Hermes to Calypso: “We are speaking god and goddess to one another, and you ask me why I have come here, and I will tell you truly as you would have me do. Jove sent me [and] I had to come, for none of us other gods can cross Jove, nor transgress his orders. He says that you have here the most ill-starred of all those who fought nine years before the city of King Priam and sailed home in the tenth year after having sacked it. On their way home they sinned against Minerva, who raised both wind and waves against them, so that all his brave companions perished, and he alone was carried hither by wind and tide. Jove says that you are to let this man go at once, for it is decreed that he shall not perish here, far from his own people, but shall return to his house and country and see his friends again.”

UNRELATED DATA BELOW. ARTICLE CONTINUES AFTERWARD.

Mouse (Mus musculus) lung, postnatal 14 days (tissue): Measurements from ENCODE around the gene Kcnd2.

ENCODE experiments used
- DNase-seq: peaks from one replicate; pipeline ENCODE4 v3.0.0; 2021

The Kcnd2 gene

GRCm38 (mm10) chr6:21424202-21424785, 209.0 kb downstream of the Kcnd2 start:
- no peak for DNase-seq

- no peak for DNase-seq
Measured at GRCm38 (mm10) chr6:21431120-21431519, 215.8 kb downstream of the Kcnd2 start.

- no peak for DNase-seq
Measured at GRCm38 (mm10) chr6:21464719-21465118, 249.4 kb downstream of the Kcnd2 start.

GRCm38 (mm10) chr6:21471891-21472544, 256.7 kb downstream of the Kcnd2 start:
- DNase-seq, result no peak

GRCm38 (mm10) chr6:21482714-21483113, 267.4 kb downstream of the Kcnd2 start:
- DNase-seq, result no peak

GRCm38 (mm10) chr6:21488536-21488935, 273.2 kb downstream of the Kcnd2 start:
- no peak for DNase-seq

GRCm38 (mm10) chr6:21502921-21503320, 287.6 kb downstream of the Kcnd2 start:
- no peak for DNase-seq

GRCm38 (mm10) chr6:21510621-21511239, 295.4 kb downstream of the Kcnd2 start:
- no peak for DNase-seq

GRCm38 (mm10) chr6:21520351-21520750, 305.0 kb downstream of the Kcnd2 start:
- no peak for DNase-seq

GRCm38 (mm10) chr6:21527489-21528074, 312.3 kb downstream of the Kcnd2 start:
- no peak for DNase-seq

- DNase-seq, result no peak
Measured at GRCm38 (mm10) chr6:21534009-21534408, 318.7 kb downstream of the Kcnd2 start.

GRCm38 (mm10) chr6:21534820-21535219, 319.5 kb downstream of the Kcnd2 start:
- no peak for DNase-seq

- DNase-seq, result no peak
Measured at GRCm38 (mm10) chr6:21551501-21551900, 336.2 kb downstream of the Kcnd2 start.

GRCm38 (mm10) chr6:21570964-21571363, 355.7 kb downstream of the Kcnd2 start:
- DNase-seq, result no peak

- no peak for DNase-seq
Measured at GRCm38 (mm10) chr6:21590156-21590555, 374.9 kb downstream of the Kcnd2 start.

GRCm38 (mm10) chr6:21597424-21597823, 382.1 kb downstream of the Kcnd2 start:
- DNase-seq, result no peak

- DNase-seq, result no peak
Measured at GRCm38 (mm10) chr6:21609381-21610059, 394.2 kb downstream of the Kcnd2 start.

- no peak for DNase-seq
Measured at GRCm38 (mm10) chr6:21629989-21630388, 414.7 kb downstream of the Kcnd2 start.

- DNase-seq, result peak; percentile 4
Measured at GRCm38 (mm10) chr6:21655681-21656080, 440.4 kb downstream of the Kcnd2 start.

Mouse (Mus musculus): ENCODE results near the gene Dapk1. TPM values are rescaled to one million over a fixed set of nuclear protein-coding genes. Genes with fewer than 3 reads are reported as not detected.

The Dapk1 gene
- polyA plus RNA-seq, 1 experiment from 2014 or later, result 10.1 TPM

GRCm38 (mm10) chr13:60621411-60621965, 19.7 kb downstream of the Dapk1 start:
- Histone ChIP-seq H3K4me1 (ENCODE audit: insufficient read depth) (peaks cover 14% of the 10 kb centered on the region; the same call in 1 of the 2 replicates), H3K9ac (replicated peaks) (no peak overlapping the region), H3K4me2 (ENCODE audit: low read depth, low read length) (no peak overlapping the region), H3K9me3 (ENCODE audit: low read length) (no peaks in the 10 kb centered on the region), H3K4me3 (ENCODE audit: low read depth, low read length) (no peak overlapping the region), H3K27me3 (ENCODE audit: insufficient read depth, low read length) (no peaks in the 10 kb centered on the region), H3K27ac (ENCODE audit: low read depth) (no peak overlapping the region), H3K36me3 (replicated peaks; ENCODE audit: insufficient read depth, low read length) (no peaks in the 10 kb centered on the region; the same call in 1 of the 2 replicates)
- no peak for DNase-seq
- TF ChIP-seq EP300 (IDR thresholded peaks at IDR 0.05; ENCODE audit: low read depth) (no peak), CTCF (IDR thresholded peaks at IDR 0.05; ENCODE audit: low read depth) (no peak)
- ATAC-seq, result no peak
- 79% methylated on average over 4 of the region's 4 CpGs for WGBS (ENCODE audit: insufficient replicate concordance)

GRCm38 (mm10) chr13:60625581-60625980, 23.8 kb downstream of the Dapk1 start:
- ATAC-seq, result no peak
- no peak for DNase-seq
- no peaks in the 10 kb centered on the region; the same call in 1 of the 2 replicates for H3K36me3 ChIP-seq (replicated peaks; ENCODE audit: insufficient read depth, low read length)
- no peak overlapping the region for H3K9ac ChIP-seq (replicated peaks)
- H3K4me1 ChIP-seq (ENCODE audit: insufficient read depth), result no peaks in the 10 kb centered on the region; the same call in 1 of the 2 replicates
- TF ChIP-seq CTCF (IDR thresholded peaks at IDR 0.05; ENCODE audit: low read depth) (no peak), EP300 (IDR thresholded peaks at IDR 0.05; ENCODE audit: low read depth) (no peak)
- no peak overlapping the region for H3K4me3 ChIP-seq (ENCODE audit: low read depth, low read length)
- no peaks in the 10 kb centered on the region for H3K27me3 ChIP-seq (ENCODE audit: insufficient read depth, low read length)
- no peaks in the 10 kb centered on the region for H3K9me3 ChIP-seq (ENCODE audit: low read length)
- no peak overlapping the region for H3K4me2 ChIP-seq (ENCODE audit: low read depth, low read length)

Calypso to Hermes: “I found the poor creature sitting all alone astride of a keel, for Jove had struck his ship with lightning and sunk it in mid ocean, so that all his crew mates were drowned, while he himself was driven by wind and waves on to my island. I got fond of him and cherished him, and had set my heart on making him immortal, so that he should never grow old all his days; still I cannot cross Jove, nor bring his counsels to nothing; therefore, if he insists upon it, let the man go beyond the seas again; but I cannot send him anywhere myself for I have neither ships nor men who can take him. Nevertheless I will readily give him such advice, in all good faith, as will be likely to bring him safely to his own country.”

    Hermes to Calypso: “Then send him away… or Jove will be angry with you and punish you.”